Use Blip to create an article or summary from any YouTube video.

I recently tackled a fascinating geometry problem that involved determining the radius of a circle. The problem was suggested by Mark, and it required a three-step solution.

The first step was to use right triangles. We began by constructing a radius from the center of the quarter circle to the endpoint of the 9-centimeter segment. Then, we constructed a rectangle and a right triangle with legs of 9, 16, and h, and a hypotenuse of R. Next, we constructed another radius from the center of the quarter circle to the endpoint of the 12-centimeter segment and a right triangle with legs of 9 + 12, h, and a hypotenuse of R. By equating the two equations, we found that H is equal to 13/4, and R is equal to 85/4 or 21.25.

The second method involved using coordinates. We set up a coordinate system with the center of the quarter circle at the point 0, 0. Then, we found the coordinates of two points on the circle and substituted them into the equation x^2 + y^2 = R^2. By solving the two equations, we found that R is equal to 85/4 or 21.25.

The third method used the chord chord power theorem or the intersecting chords theorem. We completed the entire circle and created chords of the larger circle. Then, we used the chord chord power theorem to solve for y and found that the length of the chord was equal to R + R, or 2R. By solving for R, we found that R is equal to 85/4 or 21.25.

The fourth method used geometry. We constructed an inscribed triangle in the larger circle and calculated the lengths of its three sides. Then, we used the formula for the circum radius to find that R is equal to 85/4 or 21.25.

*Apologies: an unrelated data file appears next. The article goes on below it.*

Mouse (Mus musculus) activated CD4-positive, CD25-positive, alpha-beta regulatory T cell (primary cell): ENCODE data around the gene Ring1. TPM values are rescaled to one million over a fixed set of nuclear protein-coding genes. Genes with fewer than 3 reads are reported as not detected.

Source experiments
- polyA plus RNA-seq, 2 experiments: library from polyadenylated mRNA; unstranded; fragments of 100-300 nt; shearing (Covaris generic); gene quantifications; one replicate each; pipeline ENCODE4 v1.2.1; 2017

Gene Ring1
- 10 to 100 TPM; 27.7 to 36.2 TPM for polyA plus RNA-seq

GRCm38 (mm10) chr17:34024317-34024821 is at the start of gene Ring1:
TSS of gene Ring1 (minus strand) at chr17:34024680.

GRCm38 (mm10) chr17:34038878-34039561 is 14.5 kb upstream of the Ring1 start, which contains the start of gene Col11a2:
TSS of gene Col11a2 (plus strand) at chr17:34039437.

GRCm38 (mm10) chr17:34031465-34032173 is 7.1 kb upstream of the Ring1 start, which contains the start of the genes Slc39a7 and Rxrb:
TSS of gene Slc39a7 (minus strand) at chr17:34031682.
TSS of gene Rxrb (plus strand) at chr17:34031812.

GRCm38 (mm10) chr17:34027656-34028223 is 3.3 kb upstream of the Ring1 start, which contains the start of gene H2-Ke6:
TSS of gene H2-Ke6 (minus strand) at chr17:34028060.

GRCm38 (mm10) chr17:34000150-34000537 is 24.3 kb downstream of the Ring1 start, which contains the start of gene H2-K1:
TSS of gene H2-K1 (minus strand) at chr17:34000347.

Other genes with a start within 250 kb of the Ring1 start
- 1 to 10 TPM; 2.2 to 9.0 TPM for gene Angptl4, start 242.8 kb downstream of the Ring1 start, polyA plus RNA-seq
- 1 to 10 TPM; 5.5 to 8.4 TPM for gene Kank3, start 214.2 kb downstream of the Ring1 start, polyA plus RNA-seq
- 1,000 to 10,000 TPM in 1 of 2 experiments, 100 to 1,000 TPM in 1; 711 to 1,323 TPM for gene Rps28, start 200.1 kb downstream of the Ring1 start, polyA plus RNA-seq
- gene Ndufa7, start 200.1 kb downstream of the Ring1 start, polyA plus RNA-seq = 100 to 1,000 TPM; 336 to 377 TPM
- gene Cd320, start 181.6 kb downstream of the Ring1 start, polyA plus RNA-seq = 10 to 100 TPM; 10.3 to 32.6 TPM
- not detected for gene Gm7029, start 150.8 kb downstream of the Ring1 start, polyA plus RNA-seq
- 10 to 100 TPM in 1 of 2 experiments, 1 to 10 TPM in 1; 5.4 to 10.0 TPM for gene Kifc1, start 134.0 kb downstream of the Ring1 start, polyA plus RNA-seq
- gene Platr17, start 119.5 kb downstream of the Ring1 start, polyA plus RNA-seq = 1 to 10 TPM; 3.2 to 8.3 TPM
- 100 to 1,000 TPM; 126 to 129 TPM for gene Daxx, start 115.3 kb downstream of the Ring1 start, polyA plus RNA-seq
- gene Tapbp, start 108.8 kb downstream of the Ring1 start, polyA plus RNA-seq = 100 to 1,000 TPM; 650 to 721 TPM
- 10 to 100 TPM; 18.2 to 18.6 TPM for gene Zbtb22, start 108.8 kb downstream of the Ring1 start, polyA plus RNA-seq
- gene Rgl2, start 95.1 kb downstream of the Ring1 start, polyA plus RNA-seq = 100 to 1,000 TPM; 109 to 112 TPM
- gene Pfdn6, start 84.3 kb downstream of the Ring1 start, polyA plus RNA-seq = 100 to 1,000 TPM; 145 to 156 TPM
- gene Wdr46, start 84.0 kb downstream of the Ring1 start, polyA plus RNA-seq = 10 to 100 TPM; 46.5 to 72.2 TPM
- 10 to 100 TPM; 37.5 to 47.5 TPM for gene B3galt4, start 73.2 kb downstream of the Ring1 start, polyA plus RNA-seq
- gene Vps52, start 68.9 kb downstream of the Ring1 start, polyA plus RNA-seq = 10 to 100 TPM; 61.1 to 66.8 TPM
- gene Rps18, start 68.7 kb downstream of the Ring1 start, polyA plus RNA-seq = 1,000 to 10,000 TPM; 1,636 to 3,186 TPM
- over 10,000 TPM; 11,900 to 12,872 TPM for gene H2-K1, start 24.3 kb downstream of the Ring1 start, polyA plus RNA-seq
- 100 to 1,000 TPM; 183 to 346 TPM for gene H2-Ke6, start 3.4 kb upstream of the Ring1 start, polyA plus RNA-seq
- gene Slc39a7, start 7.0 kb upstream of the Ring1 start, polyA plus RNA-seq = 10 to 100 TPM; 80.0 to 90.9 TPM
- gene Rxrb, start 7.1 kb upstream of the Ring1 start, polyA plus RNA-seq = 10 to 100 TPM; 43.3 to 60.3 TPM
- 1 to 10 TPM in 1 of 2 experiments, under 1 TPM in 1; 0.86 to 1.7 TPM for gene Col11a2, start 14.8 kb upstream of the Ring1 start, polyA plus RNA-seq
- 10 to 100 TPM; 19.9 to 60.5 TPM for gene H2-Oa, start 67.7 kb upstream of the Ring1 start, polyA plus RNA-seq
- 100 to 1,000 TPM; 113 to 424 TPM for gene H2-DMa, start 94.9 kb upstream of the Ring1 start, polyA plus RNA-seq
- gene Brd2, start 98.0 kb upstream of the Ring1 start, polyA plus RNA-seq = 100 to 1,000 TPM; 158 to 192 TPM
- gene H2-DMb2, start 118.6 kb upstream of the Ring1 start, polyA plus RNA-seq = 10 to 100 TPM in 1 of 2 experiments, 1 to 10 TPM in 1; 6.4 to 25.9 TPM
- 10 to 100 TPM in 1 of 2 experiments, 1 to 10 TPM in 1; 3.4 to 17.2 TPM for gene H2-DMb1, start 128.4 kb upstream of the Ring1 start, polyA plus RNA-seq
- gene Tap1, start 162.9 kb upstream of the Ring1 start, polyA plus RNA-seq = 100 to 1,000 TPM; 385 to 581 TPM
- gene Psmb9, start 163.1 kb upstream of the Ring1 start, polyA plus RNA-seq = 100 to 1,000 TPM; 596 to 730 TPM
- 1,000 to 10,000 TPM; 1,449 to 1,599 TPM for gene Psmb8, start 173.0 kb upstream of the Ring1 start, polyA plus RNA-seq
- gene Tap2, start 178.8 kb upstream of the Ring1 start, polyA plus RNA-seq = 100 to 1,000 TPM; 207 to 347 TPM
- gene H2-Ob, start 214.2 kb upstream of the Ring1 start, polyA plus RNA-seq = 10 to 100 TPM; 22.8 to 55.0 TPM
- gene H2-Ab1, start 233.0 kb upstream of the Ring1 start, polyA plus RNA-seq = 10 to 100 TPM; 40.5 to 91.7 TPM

In conclusion, the radius of the circle is 21.25 centimeters. This problem was a fun and challenging exercise in geometry, and I hope that it has sparked your interest in the subject.

The first step was to use right triangles. We began by constructing a radius from the center of the quarter circle to the endpoint of the 9-centimeter segment. Then, we constructed a rectangle and a right triangle with legs of 9, 16, and h, and a hypotenuse of R. Next, we constructed another radius from the center of the quarter circle to the endpoint of the 12-centimeter segment and a right triangle with legs of 9 + 12, h, and a hypotenuse of R. By equating the two equations, we found that H is equal to 13/4, and R is equal to 85/4 or 21.25.

The second method involved using coordinates. We set up a coordinate system with the center of the quarter circle at the point 0, 0. Then, we found the coordinates of two points on the circle and substituted them into the equation x^2 + y^2 = R^2. By solving the two equations, we found that R is equal to 85/4 or 21.25.

The third method used the chord chord power theorem or the intersecting chords theorem. We completed the entire circle and created chords of the larger circle. Then, we used the chord chord power theorem to solve for y and found that the length of the chord was equal to R + R, or 2R. By solving for R, we found that R is equal to 85/4 or 21.25.

The fourth method used geometry. We constructed an inscribed triangle in the larger circle and calculated the lengths of its three sides. Then, we used the formula for the circum radius to find that R is equal to 85/4 or 21.25.

In conclusion, the radius of the circle is 21.25 centimeters. This problem was a fun and challenging exercise in geometry, and I hope that it has sparked your interest in the subject.